I didn’t know what to do until I remembered who had put their phone number in my phone just in case I ever needed them, a gesture that had astonished me. The very next day, a tiny woman entered our apartment and walked straight to Diana’s bedroom door. She knocked, very softly, whispered something I couldn’t hear, pulling a cookie tin out of her bag.
We waited for a minute. And then the door opened to let Nana in. They talked for an hour, and finally Diana emerged in her sweatpants and began to make scrambled eggs, while I sat in disbelief on the couch.
It doesn’t work like magic. After Diana made the scrambled eggs, she went back to her room for the rest of the day. But in the morning, I knocked and she let me in. We watched Terrace House for hours and eventually she made her way back to the living room again. The next time it happened, I knew to call Nana right away. On the phone, she seemed frustrated that I couldn’t do it myself, but by the time we hung up she was already in a taxi.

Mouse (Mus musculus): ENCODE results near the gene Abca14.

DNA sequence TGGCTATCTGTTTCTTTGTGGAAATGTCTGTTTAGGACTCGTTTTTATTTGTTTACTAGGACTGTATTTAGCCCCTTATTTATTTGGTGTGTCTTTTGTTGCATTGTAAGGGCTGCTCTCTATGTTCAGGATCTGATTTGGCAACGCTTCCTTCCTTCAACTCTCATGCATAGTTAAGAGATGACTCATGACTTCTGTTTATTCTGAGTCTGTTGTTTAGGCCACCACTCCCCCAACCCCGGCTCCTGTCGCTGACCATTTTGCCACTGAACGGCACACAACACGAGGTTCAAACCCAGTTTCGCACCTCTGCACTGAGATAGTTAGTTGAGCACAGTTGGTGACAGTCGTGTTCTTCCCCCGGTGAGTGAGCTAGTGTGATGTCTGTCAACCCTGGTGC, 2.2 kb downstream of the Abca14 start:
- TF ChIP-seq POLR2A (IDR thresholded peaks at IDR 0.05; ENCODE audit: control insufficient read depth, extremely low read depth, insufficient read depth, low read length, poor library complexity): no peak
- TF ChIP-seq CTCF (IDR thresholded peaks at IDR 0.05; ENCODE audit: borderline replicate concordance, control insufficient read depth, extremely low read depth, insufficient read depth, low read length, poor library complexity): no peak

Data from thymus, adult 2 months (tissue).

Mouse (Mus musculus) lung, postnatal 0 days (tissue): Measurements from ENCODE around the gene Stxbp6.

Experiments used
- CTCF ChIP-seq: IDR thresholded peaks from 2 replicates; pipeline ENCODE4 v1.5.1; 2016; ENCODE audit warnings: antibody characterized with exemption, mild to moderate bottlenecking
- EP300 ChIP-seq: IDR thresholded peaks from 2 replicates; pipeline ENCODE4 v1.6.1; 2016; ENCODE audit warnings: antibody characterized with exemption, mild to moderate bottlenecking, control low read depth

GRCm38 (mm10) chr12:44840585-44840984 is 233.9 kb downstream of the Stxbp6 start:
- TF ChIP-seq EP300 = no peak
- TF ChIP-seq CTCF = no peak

The macaroons are in the oven now. The room smells like coconut and sugar. I don’t dare crack a window because I want the scent to seep underneath Diana’s door and pull her to the other side. I hope I’ve remembered everything correctly. I’m not the one who received a little notebook of recipes at the reading of the will. She keeps it in a box under the bed, with the letters Nana wrote her.
I pull the macaroons out of the oven and let them cool while I melt the chocolate, putting it in the microwave for ten seconds at a time and pulling it out to stir. Suddenly, a tiny mouse noise-- a scrape? A scratch? A shifting of a chair? I freeze for a moment, my hand in the bowl of chocolate. More silence. I continue, dipping each mound of macaroon in the melted chocolate.
Maybe this won’t be the last time, but it will pass. Seeing Diana’s parents kiss her goodbye on both cheeks before we drove away from Nana’s funeral, I knew I was accepting a charge I hadn’t foreseen that first day when she punched me in the face. I had to love her more than she loved herself. But I didn’t mind. I set the tray of cookies on the table.
“Diana! There’s macaroons here, if you’re hungry.”
I take a bite. It’s not as good as Nana’s, but it’s not bad. I listen for the turning of the doorknob.